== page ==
Portland Metro’s Competitiveness Problem

Working at Home Now Leads Transit in the 7-County Metropolitan Area

Jobs have simply not been created in Portland’s core. Since 2001, downtown employment has declined by 3,000 jobs, according to the Portland Business Alliance. In Multnomah County, Portland’s urban core and close-by surrounding communities, 20,000 jobs were lost between 2001 and 2009. Even during the prosperous years of 2000 to 2006, Multnomah County lost jobs. Suburban Washington and Clackamas counties gained jobs, but their contribution fell 12,000 jobs short of making up for Multnomah County’s loss. The real story has been Clark County (the county seat is Vancouver), across the I-5 Interstate Bridge in neighboring Washington and outside Metro’s jurisdiction. Clark County generated 13,000 net new jobs between 2001 and 2009.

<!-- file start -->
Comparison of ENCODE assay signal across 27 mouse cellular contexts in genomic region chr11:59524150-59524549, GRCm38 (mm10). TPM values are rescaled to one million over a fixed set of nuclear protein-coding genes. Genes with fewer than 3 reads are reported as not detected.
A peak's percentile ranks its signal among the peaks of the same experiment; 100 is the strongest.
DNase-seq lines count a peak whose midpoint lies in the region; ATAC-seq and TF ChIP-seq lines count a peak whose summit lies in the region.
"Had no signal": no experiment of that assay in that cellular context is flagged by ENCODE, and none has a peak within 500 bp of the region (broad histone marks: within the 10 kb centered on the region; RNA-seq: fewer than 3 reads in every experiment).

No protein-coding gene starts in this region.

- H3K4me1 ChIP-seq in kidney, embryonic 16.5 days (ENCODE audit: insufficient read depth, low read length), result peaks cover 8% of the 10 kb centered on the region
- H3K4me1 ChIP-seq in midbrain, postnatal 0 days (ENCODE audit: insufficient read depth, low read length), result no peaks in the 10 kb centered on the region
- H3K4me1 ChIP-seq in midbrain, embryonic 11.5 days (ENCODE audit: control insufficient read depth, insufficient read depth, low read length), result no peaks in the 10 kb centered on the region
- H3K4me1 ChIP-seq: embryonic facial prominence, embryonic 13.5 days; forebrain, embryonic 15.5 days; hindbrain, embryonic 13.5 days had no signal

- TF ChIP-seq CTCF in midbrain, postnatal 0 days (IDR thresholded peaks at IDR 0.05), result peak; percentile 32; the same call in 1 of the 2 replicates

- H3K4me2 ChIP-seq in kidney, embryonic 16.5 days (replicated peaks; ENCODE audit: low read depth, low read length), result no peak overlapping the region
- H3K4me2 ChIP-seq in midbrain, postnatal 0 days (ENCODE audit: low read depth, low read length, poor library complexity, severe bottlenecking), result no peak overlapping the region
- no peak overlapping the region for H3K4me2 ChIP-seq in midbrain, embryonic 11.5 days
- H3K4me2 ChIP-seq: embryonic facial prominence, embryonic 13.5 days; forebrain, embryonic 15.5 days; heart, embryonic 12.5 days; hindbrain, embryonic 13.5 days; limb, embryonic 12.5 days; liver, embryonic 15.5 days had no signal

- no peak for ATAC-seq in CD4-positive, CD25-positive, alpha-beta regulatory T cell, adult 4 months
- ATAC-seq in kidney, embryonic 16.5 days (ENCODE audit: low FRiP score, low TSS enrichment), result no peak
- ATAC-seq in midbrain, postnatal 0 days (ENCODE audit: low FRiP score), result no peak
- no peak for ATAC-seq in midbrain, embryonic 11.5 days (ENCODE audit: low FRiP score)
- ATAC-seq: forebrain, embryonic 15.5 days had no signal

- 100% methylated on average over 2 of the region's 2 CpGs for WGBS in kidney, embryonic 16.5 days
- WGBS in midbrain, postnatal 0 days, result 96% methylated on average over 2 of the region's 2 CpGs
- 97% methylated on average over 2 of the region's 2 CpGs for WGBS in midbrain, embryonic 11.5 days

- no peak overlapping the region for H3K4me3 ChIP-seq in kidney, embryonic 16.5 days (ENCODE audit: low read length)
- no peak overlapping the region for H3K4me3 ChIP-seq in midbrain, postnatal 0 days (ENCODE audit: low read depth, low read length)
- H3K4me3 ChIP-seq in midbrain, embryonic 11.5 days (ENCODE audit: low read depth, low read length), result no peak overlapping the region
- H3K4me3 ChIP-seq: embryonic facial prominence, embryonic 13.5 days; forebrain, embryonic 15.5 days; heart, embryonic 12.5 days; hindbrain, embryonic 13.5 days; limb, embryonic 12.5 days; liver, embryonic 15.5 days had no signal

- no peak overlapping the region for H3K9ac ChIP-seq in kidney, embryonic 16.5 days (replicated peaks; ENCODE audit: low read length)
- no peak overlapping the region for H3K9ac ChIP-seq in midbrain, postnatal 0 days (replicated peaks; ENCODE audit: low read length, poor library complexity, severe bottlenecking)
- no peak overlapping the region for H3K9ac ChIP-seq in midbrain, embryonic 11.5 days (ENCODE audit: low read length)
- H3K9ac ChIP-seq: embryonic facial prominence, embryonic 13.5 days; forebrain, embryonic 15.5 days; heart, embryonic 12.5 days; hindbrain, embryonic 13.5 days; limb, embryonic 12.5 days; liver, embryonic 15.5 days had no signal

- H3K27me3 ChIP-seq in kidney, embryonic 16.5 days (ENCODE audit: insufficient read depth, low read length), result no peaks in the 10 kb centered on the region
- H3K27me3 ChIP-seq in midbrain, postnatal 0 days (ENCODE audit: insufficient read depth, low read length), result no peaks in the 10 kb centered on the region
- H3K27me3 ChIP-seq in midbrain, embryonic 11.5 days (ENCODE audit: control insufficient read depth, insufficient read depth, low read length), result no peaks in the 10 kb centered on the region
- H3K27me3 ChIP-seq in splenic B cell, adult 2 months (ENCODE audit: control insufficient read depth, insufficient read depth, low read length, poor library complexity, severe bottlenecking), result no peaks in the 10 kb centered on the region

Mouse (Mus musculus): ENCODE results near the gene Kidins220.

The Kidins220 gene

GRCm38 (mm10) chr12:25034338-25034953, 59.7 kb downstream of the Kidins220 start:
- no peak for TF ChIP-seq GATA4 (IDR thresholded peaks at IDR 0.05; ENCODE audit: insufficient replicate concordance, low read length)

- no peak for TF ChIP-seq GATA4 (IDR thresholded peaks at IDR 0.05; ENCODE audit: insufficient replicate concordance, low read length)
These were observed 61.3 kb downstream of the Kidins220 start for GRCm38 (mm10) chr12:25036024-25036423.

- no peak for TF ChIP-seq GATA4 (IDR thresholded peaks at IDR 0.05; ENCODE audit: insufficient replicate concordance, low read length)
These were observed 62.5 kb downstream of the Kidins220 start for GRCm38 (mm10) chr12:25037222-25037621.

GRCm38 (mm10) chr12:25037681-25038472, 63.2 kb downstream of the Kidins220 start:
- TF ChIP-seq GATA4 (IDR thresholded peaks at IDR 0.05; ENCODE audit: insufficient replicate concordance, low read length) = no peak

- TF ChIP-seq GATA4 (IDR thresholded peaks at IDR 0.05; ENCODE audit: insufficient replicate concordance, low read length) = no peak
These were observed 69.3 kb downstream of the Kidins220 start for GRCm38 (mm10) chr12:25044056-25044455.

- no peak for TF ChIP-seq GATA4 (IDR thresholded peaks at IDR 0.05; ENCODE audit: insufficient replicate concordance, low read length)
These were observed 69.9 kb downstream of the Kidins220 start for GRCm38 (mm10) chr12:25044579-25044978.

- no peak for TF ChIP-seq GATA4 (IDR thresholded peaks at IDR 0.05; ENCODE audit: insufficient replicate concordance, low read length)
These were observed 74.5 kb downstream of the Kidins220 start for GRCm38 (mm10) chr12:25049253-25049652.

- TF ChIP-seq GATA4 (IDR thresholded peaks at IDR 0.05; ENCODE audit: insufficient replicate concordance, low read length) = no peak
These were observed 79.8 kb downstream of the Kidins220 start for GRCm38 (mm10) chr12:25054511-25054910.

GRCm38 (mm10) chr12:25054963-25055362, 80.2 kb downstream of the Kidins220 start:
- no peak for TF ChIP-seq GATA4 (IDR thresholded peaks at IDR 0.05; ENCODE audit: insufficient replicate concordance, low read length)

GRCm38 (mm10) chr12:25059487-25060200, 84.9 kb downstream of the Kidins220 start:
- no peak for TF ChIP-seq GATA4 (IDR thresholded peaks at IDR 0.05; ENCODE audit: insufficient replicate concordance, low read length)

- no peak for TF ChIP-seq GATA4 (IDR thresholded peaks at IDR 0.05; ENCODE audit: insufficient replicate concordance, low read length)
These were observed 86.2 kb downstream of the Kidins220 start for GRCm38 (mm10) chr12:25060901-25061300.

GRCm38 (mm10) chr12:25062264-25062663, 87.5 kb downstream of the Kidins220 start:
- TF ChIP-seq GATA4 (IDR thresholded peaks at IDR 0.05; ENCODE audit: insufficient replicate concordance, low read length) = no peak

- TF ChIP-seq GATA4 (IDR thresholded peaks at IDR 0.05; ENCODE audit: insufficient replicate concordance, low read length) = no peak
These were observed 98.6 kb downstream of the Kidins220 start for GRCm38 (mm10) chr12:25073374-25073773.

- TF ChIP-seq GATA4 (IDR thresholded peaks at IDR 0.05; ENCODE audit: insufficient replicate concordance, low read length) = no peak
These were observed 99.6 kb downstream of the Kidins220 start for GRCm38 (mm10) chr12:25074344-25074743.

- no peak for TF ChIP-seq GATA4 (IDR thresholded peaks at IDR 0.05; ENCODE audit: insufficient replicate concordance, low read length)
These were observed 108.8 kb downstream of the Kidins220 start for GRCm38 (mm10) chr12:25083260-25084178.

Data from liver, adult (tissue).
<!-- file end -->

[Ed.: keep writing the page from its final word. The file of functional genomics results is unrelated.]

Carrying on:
While taxpayer funded transit was attracting less than its share of new commuters out of cars, one mode –unsupported by public funds – was doing very well. Between 1980 and 2009, working at home rose from 2.2% of employment to 6.2%. in the four county area (including Clark County). Thus, nearly as many people worked at home as rode transit to work in 2009 (Note). Already, working at home accounts for a larger share of employment than transit in the larger 7 county metropolitan area. All of this is despite Portland’s having spent an extra $5 billion on transit in the last 25 years on light rail expansions and more bus service. (Figure 2).

More at… http://www.newgeography.com/content/001790-portland-metros-competitiveness-problem

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